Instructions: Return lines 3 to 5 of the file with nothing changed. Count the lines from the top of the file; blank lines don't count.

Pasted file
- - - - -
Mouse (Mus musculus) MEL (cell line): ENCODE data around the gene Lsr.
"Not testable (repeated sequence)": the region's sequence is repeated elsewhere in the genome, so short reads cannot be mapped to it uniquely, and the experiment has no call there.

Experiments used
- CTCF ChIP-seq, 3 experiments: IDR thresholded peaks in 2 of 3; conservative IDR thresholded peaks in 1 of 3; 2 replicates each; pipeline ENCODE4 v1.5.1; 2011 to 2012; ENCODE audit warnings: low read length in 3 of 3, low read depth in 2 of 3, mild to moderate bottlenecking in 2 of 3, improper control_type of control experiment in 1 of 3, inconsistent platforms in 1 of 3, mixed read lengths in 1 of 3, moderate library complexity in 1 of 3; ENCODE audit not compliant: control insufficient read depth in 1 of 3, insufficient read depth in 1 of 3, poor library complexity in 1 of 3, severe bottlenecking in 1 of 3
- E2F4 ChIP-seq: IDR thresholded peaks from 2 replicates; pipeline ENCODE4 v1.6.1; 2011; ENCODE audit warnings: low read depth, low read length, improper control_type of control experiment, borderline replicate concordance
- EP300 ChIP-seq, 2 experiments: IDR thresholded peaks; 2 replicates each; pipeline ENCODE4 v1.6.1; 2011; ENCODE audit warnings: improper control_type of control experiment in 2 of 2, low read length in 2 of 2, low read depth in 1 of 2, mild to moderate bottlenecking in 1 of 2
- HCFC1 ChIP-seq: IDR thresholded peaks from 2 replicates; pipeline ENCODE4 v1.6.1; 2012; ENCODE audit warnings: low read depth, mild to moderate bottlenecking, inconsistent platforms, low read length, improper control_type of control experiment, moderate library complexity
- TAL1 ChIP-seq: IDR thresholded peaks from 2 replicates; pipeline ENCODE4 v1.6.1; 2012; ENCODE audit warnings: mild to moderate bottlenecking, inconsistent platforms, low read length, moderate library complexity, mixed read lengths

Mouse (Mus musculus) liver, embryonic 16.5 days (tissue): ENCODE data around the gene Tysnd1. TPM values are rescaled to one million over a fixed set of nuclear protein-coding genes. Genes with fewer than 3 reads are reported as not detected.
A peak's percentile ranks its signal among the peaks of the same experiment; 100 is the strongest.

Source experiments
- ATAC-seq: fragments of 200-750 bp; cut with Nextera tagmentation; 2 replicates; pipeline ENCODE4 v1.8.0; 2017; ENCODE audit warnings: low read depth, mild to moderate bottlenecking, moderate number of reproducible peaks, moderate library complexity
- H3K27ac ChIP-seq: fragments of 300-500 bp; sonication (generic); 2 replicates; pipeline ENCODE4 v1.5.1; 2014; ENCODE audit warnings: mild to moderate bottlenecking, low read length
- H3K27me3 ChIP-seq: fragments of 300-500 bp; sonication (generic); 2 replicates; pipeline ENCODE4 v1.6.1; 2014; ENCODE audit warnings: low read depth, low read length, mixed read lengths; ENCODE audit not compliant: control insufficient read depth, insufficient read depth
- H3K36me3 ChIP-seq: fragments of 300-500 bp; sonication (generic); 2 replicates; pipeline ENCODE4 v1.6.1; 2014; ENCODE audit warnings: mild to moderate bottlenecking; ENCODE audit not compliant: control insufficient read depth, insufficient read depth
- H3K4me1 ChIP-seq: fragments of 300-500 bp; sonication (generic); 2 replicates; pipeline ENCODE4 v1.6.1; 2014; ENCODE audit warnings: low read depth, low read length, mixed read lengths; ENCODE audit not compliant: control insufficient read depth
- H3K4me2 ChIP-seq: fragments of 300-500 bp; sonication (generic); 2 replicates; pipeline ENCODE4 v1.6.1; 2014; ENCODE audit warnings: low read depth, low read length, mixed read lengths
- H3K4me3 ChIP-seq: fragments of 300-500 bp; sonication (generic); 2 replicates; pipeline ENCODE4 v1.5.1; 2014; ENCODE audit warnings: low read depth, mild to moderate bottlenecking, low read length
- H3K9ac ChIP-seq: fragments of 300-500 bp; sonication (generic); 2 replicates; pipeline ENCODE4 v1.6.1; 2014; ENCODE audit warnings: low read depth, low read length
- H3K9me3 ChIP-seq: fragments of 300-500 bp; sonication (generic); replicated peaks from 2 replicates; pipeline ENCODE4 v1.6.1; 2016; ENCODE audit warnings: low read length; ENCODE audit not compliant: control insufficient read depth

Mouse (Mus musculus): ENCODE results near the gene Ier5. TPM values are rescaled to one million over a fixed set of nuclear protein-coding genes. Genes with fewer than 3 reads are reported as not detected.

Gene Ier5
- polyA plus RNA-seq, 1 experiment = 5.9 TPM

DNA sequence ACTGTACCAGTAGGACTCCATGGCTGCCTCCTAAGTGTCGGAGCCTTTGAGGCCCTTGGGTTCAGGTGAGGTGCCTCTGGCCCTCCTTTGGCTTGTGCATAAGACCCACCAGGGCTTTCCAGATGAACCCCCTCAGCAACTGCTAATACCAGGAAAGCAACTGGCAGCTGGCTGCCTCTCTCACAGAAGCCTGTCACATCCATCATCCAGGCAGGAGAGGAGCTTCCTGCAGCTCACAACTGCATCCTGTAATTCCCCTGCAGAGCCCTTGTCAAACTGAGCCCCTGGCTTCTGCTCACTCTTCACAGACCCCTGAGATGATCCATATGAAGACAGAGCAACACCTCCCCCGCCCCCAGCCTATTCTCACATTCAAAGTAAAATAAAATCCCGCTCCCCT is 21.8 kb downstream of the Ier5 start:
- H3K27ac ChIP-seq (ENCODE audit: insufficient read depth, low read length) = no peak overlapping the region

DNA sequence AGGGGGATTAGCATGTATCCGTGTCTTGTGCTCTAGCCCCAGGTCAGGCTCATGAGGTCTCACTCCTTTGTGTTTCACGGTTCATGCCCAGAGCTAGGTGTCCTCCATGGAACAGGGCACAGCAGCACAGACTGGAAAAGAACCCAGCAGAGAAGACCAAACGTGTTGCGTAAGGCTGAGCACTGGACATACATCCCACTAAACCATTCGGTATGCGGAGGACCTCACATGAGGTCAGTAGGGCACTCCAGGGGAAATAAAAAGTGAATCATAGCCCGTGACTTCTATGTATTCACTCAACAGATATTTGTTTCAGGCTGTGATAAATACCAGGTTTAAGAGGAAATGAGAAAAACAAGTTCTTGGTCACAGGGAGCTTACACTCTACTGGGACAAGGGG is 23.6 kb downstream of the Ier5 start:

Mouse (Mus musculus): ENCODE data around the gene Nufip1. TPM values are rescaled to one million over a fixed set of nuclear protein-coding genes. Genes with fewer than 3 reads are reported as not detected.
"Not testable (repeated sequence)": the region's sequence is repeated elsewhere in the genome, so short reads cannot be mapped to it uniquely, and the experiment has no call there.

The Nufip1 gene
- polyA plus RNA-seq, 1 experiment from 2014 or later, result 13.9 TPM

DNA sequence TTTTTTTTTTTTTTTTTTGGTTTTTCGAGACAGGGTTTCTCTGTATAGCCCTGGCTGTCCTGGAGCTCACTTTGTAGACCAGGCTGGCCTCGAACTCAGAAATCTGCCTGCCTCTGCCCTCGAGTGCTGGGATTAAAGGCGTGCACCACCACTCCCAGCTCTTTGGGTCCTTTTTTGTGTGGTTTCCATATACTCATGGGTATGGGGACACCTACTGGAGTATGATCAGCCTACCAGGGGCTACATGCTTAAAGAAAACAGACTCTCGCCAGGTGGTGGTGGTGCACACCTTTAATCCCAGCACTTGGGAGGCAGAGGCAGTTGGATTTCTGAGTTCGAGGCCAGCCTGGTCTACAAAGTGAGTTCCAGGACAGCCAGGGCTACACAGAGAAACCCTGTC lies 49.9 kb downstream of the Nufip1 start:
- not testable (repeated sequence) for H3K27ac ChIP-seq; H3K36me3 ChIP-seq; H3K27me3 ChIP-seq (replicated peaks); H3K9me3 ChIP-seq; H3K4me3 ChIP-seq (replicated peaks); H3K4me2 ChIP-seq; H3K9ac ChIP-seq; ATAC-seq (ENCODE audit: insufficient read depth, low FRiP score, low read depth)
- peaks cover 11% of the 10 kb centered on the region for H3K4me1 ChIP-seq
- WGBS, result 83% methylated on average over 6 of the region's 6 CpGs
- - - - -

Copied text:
Experiments used
- CTCF ChIP-seq, 3 experiments: IDR thresholded peaks in 2 of 3; conservative IDR thresholded peaks in 1 of 3; 2 replicates each; pipeline ENCODE4 v1.5.1; 2011 to 2012; ENCODE audit warnings: low read length in 3 of 3, low read depth in 2 of 3, mild to moderate bottlenecking in 2 of 3, improper control_type of control experiment in 1 of 3, inconsistent platforms in 1 of 3, mixed read lengths in 1 of 3, moderate library complexity in 1 of 3; ENCODE audit not compliant: control insufficient read depth in 1 of 3, insufficient read depth in 1 of 3, poor library complexity in 1 of 3, severe bottlenecking in 1 of 3
- E2F4 ChIP-seq: IDR thresholded peaks from 2 replicates; pipeline ENCODE4 v1.6.1; 2011; ENCODE audit warnings: low read depth, low read length, improper control_type of control experiment, borderline replicate concordance